UNIDENTIFIED MALE: Fraudulent ballots were unloaded from a South Korean plane --

UNIDENTIFIED MALE: Into Arizona, and it was stuffed into the box.

O`SULLIVAN (voice-over): All of that led to this. Five tons worth nearly 200,000 of supposedly fraud proof ballot paper. It`s currently lying on the

floor of this warehouse in Phoenix, and no one is quite sure what to do with this.

(On camera): Had there ever been a problem with the paper before?

JEFF ELLINGTON, CEO, RUNBECK ELECTION SERVICES, INC.: No, no one`s ever questioned the paper.

O`SULLIVAN: And then what happened?

ELLINGTON: We get into 2020. There`s rumors of bamboo in the paper and paper from China and a lot of different just stories that circulated. And

so it just kind of went from there and people started questioning it.

O`SULLIVAN: As you were seeing that play out, what were you thinking?

ELLINGTON: That it was nuts.

O`SULLIVAN (voice-over): Enter David Stevens, he ordered the paper.

(On camera): Paper itself, ballot paper. People have concerns about that.


O`SULLIVAN: And what were those concerns?

STEVENS: That people were making their own ballots and then interjecting them into the system. They were coming from foreign countries. Maybe we can

make our paper more secure, so we would know quicker or easier if it really is a valid Arizona ballot or if it is not.

O`SULLIVAN: Do you personally believe the bamboo paper thing?

STEVENS: I don`t know much about it, other than they think it came from wherever.

O`SULLIVAN (voice-over): Stevens is a top election official in Arizona`s Cochise County. Cochise is home to Tombstone, but it`s a place where

election conspiracy theories won`t seem to die. In 2022, election skeptics, delayed certification of the midterm elections here. Stevens` opponent in

an upcoming election says he is part of the problem in Cochise.

(On camera): Cochise has been in the headlines a lot the last few years because of elections, and mostly for bad reasons.

ANNE CARL (D), COCHISE COUNTY RECORDER CANDIDATE: It`s an uphill battle because there are people who spread disinformation about our elections.

This theory that there`s a problem with our paper, so it was a solution in search of a problem because we`ve never had a problem with our ballot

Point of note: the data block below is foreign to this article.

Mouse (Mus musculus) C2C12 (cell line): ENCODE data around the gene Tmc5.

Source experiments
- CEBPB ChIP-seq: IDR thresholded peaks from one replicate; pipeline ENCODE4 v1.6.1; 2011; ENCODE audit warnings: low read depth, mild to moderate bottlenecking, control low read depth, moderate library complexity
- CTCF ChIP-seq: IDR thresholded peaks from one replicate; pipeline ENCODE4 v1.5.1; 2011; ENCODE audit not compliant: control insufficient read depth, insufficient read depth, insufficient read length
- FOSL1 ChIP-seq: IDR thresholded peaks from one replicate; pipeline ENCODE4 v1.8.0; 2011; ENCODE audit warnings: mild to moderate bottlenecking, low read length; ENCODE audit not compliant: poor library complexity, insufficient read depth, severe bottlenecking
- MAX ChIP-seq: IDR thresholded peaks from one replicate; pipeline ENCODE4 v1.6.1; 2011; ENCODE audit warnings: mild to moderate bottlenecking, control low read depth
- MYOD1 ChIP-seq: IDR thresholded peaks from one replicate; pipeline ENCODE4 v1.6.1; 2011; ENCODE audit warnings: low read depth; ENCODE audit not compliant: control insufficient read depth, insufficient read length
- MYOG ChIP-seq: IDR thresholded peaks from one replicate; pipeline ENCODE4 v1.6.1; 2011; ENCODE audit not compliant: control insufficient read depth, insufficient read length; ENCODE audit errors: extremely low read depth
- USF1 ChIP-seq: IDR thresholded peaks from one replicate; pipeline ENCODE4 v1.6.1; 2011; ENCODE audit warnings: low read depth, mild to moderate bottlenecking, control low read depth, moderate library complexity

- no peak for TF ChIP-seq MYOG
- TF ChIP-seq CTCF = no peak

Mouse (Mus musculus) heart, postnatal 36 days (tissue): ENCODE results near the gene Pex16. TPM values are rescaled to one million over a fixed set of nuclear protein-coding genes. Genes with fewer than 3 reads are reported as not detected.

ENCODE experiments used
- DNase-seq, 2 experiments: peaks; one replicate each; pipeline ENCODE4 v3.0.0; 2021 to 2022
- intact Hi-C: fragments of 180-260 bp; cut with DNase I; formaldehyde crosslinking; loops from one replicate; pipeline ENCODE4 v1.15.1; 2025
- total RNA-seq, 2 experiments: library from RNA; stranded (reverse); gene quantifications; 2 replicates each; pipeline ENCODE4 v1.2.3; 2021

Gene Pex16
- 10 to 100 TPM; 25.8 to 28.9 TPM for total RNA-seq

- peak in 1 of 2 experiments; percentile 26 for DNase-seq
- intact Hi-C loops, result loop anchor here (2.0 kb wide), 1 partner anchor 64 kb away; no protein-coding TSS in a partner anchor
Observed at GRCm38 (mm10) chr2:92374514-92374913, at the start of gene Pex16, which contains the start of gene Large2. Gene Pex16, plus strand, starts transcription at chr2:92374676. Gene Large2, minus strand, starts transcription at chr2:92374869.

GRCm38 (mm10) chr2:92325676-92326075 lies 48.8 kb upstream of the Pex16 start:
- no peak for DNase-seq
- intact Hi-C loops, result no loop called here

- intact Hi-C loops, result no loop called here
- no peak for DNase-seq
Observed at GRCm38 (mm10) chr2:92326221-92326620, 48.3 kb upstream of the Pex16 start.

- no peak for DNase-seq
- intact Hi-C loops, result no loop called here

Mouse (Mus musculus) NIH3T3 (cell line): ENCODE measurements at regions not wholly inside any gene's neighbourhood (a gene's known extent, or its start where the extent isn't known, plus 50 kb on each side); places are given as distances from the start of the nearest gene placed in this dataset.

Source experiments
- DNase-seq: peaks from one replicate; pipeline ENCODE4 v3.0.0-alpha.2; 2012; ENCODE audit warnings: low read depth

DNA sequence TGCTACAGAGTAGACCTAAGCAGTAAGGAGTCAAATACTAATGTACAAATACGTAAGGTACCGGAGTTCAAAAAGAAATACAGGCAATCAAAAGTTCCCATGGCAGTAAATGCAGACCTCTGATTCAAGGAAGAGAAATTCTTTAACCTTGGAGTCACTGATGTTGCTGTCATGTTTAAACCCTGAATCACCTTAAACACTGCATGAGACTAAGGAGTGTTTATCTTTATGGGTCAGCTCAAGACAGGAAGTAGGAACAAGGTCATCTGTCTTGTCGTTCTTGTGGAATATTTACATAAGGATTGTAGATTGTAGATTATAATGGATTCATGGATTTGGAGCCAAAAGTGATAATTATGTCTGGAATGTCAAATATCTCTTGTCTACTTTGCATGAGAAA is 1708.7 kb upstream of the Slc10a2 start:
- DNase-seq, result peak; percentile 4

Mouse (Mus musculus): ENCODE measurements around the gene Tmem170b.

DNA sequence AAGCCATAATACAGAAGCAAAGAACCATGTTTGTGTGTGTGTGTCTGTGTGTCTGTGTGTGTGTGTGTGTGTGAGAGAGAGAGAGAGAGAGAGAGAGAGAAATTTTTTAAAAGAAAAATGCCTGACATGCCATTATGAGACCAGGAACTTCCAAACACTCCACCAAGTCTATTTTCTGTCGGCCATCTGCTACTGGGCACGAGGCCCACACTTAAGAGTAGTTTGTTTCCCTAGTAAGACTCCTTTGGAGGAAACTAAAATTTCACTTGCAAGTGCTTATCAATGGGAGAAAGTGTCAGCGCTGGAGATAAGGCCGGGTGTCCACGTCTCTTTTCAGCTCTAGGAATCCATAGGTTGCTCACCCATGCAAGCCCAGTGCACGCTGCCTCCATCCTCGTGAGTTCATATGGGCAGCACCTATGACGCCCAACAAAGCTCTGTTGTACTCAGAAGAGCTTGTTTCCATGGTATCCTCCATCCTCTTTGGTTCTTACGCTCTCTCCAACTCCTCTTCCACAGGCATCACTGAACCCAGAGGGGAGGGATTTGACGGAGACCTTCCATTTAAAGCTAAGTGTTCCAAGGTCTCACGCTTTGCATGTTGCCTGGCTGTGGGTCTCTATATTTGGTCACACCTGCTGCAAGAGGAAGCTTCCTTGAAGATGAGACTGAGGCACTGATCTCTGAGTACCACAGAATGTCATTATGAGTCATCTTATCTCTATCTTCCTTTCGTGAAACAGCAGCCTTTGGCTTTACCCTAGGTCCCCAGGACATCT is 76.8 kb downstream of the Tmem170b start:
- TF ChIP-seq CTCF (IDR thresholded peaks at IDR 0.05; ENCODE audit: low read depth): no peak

There are all kinds of safeguards and on top of other safeguards to make sure that the wrong ballot paper doesn`t cause any problems.

O`SULLIVAN (voice-over): Runbeck Election Services takes these huge rolls of paper and turn them into millions of ballots that are used across the

country. But not these two rolls of special ballot guard paper ordered by David Stevens using a state grant.

UNIDENTIFIED MALE: So this is a sample of the ballot guard paper. So when you shine on a black light, you get these UV fibers that now become

apparent. Additionally, there`s what`s called an IR tagging, and it`s a chemical in there that when you hold a scanner over it, it`ll vibrate.


(Voice-over): A missed deadline and other bureaucratic snafus has put a halt to the so-called secure paper experiment.

(On camera): So, I mean, it`s essentially $200,000 gone to waste?

STEVENS: A little less than that, but yes.

O`SULLIVAN: So this sounds like a bit of a nightmare.

STEVENS: I -- pretty much, yes. I want it to be over.

O`SULLIVAN (voice-over): But Adrian Fontes, Arizona`s top election official, says Stevens` experiment shouldn`t have started in the first


ADRIAN FONTES, ARIZONA SECRETARY OF STATE: Well, the economic costs of the conspiracy theories in Arizona are real dollars. Now, the paper that was

purchased by this one county based on these conspiracy theories, that is absolutely useless. And we can`t even use it. They can`t use it. This is

taxpayer dollars down the drain based on lies.


WIRE: It is bracket time as March Madness tips off this week with the best men`s and women`s college hoops teams facing off to see who will be crowned

champs. But if all that running and jumping sounds too exhausting for you, maybe it`s not your thing. Maybe we can learn about March Napness.

Our Jeremy Roth explains the tournament that`s more about the snores than the scores.


JEREMY ROTH, CNN DIGITAL VIDEO PRODUCER: Finally, move over March Madness make way for March Napness. Oh, it`s a thing, all right. It`s a kooky

competition put on by the FOUR PAWS Animal Welfare Organization, allowing folks to make picks on the hibernation schedules of a slew of sleeping


It`s not too late to fill out an online bracket, and whether you win or lose depends on who hits the snooze. Five more minutes, mom.


WIRE: A bracket for napping? Love it. Also love you. Thanks for following and commenting on our CNN 10 YouTube channel for your shout out requests. I

want to show some love to the Huskies up in Portland, Oregon, Alice Ott Middle School. I salute you.

And want to send a shout out to Fortine Junior High School in Fortine, Montana. We see you, Panthers. See you tomorrow, lovely people.

#YourWordWednesday. Bring it.

I`m Coy Wire. And we are CNN 10.